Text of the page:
Benson’s encounter with William Lewis triggered her first bout of PTSD, so it’s plausible that experience made her even more determined to help survivors, but what did Johnny D have to do with anything?

He was a rapist and trafficker that killed Noah’s birth mother and is now dead. How does that relate to Benson wanting Sykes to have closure or searching for Crystal without Sykes’ permission?

Sykes acted like Benson searching for Crystal or her killer was a personal affront.

It’s true that Benson didn’t have much justification for investigating these cold cases, but she didn’t need the permission of Sykes or any other victim to try to catch their loved one’s killer. That’s kind of… her job.

Velasco: Why is Benson so obsessed with this case?
Bruno: You know Benson, she’s all about bringing closure to the families.
Velasco: Yes, but why this case? This is a little above and beyond, don’t you think?

Benson has been getting too deeply involved with certain cases lately and is likely dealing with some mental health issues. Still, it was odd that Sykes or anyone else was concerned about her during this case rather than during the Maddie Flynn case, which she was unhealthily obsessed with.

William Lewis’ name keeps coming up, and I wish it wouldn’t. Benson’s kidnapping was one of the best moments in the series’ history, but it was also graphic and disturbing, and we don’t need so many reminders of him a decade later.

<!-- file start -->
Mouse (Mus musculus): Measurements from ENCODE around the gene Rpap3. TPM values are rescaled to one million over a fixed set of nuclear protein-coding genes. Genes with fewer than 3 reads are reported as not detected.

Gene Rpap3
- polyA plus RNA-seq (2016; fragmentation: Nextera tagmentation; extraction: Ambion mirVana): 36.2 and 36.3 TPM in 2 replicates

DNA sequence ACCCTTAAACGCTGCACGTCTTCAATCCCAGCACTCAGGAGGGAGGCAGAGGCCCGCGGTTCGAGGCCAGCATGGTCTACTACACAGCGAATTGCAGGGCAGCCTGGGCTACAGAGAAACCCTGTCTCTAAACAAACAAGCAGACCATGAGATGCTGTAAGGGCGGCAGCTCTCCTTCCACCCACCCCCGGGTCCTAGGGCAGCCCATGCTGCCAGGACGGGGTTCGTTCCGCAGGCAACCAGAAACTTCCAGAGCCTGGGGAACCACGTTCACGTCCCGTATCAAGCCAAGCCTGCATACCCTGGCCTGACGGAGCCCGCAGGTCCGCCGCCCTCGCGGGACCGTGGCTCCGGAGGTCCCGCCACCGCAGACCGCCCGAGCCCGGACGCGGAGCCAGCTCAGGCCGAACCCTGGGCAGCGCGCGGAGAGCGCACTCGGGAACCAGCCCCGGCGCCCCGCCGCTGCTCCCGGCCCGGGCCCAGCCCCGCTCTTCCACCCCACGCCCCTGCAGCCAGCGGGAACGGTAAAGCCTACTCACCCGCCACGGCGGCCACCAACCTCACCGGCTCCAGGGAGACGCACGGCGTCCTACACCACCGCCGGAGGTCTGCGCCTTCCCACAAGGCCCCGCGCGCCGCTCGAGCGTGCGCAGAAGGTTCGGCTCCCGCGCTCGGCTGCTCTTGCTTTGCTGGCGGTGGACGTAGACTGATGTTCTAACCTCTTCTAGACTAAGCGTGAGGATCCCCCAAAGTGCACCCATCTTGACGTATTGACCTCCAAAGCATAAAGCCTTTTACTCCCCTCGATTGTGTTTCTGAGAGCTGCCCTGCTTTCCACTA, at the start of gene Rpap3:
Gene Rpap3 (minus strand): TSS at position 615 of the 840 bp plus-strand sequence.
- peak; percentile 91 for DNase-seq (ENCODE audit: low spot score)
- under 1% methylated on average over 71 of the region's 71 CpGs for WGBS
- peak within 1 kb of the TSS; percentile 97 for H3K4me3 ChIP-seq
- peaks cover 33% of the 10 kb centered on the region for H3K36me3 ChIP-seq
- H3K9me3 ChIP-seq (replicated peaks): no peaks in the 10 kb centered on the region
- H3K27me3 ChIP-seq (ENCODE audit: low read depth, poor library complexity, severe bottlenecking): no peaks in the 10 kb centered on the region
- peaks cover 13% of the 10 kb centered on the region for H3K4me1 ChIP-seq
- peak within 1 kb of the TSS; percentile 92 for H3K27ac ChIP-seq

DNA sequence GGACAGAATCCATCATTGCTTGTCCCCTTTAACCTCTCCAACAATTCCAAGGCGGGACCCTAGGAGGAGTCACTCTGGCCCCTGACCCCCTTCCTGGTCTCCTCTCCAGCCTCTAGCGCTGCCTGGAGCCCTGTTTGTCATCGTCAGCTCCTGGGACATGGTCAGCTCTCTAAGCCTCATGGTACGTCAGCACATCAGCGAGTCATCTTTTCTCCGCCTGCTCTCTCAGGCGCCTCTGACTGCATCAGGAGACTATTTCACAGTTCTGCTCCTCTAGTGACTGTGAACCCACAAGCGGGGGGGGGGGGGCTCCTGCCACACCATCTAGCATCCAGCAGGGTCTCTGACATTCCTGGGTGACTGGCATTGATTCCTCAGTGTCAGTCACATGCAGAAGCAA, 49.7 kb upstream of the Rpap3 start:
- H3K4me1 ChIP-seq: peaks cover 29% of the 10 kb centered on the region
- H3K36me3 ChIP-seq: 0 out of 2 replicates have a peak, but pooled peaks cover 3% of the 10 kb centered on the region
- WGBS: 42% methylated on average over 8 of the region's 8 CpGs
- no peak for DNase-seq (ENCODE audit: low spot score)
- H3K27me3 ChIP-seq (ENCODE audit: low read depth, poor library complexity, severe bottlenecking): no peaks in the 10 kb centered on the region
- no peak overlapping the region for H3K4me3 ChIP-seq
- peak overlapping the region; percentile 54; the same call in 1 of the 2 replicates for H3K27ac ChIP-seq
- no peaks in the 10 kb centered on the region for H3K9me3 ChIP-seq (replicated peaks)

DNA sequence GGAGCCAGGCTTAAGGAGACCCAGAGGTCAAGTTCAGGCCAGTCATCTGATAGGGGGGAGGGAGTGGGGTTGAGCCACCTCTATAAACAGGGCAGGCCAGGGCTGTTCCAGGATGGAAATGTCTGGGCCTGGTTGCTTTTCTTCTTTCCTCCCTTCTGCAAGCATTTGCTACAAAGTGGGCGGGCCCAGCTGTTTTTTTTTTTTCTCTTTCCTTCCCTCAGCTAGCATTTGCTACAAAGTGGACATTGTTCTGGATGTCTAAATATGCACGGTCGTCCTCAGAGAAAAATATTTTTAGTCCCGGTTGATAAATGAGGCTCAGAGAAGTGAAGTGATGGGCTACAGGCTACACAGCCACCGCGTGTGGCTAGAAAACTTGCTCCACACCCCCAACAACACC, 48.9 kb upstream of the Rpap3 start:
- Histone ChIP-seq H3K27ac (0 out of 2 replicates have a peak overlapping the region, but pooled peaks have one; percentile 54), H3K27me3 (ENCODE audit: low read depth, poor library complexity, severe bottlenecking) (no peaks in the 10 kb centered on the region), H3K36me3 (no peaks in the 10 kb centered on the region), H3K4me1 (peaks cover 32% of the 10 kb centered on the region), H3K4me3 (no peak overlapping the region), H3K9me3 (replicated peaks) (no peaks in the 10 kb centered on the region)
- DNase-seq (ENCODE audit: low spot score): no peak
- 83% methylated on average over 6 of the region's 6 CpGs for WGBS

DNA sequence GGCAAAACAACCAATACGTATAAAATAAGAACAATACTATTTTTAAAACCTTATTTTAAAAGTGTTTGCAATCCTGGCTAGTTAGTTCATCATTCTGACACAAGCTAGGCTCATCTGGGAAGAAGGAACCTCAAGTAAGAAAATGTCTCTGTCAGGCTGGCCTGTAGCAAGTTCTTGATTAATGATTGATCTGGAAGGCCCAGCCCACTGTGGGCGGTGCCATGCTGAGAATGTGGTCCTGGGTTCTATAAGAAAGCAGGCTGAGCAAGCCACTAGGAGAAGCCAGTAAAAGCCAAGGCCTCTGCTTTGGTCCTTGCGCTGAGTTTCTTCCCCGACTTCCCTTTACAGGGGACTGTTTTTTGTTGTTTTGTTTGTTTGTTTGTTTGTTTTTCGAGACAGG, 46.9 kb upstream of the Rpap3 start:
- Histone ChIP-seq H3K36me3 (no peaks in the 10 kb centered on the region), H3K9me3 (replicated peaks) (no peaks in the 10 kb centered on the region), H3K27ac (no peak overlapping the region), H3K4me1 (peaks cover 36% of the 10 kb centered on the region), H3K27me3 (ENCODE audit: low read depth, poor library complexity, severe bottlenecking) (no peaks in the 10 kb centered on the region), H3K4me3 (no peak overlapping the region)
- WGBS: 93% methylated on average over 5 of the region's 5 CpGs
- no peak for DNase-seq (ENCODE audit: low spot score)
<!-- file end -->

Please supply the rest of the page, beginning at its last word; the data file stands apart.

If this were Days of Our Lives instead of SVU, I’d worry that all these reminders meant he was miraculously coming back from the dead to wreak more havoc!

The point is supposed to be that Lewis’ violence will never stop impacting Benson. Still, we don’t need mentions of him every other week.

There Was Only One Way This Case Could End

As soon as Benson discovered a pattern of cases in which the missing kids ended up dead, all hope evaporated that Crystal would somehow be found alive.

The perp had to have killed her. There was no way he murdered all his other victims but held her captive, alive, for all these years.

Sykes probably knew, on some level, that Crystal was dead, which is why she didn’t want to search for her.

As long as Crystal was missing, there was a slim chance she was still alive. Finding her body wasn’t the kind of closure Sykes wanted. She hadn’t been able to deal with her grief all these years, and learning that Crystal was dead would only hurt more.